Two former members of the United States Military Academy’s Black Knights football team are set to take opposite sides of the field at this year’s Super Bowl.
Cole Christiansen, a linebacker with the Kansas City Chiefs, and Brett Toth, an offensive tackle with the Philadelphia Eagles, will compete against each other during Super Bowl LVII this Sunday, Feb. 12, at State Farm Stadium in Glendale, Arizona.
It is unlikely either player will make it onto the field for kickoff, but whichever team wins will earn their soldier-athlete the ability to join a small group of West Point graduates with a Super Bowl ring.
Toth, who played his senior year at West Point in 2017, is a 1st lieutenant in the Army. In the offseason he’s an instructor with Temple University’s ROTC program, according to his Eagles biography.
Although he will not be able to compete in this year’s big matchup after tearing his ACL, Toth has learned from the Army that “[i]f you’re not the guy, then you have to support the guy,” he told ABC News 4.
Toth’s time at West Point briefly overlapped with Christiansen’s, who played his senior year at West Point in 2019 and served as a two-year team captain, according to his West Point biography.
Both footballers earned a waiver to pursue a career in the National Football League, an issue that recently received renewed attention when Congress included a provision in the National Defense Authorization Act that would end the ability of service academy graduates to defer their active-duty service requirement to play professional sports. Lawmakers have since reversed course on that measure, allowing the existing rules to remain in effect for academy students who enrolled before June 1, 2021.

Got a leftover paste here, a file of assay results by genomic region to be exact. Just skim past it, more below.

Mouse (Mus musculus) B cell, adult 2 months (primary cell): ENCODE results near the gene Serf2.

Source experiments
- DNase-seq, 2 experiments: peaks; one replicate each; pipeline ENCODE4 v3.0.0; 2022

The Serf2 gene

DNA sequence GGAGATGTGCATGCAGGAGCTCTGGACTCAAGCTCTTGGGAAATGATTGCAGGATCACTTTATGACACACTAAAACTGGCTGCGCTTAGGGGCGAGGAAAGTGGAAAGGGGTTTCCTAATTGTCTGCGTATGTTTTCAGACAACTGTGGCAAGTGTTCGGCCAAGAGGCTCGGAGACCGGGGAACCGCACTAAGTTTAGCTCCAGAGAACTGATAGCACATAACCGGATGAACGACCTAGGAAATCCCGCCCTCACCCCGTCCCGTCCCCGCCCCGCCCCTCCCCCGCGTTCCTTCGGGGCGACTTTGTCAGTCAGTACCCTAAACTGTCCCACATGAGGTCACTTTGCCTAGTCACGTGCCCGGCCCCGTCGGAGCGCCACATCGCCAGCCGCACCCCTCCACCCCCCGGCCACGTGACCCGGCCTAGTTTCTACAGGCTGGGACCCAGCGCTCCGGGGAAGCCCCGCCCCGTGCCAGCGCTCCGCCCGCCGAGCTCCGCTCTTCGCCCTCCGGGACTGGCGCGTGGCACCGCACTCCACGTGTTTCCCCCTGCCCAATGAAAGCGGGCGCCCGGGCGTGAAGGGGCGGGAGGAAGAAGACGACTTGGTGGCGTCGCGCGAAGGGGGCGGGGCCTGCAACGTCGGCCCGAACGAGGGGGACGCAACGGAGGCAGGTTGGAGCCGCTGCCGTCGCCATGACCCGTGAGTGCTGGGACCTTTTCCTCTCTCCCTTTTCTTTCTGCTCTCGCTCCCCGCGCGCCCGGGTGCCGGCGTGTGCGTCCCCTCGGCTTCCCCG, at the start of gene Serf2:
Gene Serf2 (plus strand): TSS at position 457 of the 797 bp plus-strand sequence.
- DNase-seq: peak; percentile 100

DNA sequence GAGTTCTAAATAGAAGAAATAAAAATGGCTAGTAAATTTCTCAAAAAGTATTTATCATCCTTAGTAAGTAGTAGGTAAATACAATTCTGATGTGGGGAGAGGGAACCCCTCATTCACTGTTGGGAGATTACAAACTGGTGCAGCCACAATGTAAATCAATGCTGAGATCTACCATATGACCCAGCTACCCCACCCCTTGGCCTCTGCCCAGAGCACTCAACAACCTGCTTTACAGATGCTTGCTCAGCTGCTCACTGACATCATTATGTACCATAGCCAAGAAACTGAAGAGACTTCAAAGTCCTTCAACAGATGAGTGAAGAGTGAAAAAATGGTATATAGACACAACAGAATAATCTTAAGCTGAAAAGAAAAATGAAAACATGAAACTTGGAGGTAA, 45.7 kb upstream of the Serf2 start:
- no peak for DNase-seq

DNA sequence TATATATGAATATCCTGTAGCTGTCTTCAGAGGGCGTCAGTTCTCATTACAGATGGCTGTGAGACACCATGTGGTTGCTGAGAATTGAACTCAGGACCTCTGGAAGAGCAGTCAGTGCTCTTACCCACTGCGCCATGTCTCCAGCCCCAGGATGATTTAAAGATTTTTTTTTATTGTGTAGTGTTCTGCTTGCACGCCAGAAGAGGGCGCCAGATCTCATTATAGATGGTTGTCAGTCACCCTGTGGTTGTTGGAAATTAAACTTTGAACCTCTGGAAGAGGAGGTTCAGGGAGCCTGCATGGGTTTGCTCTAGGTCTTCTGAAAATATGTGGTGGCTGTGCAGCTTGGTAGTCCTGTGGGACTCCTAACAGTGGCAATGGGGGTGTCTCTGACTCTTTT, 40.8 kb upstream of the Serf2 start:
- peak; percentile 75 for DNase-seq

“I want every player I coach to be able to play his very best, to play at a really high level and if that means being able to play beyond college I think it’s fantastic,” Jeff Monken, West Point football’s head coach, said in a 2020 statement after Christiansen and others received offers from the NFL to be undrafted free agents.
This will not be the first time a graduate from West Point, or one of the service academies, will take home the coveted jewelry. Among others, Bob Mischak, a force on the field as a player and coach both for Army’s Black Knights and in the NFL, won three Super Bowl rings as a tight end coach for the Raiders.
Whether cheering for either team, the historic Navy flyover or just an amazing halftime performance from Rihanna, fans of one of the most watched televised events of the year will have plenty to keep their eyes on during Super Bowl Sunday.
A spokesman from the U.S. Military Academy Athletics Department said it was unlikely the two athletes suit up for the game but was not immediately available for further comment.
Jonathan is a staff writer and editor of the Early Bird Brief newsletter for Military Times. Follow him on Twitter @lehrfeld_media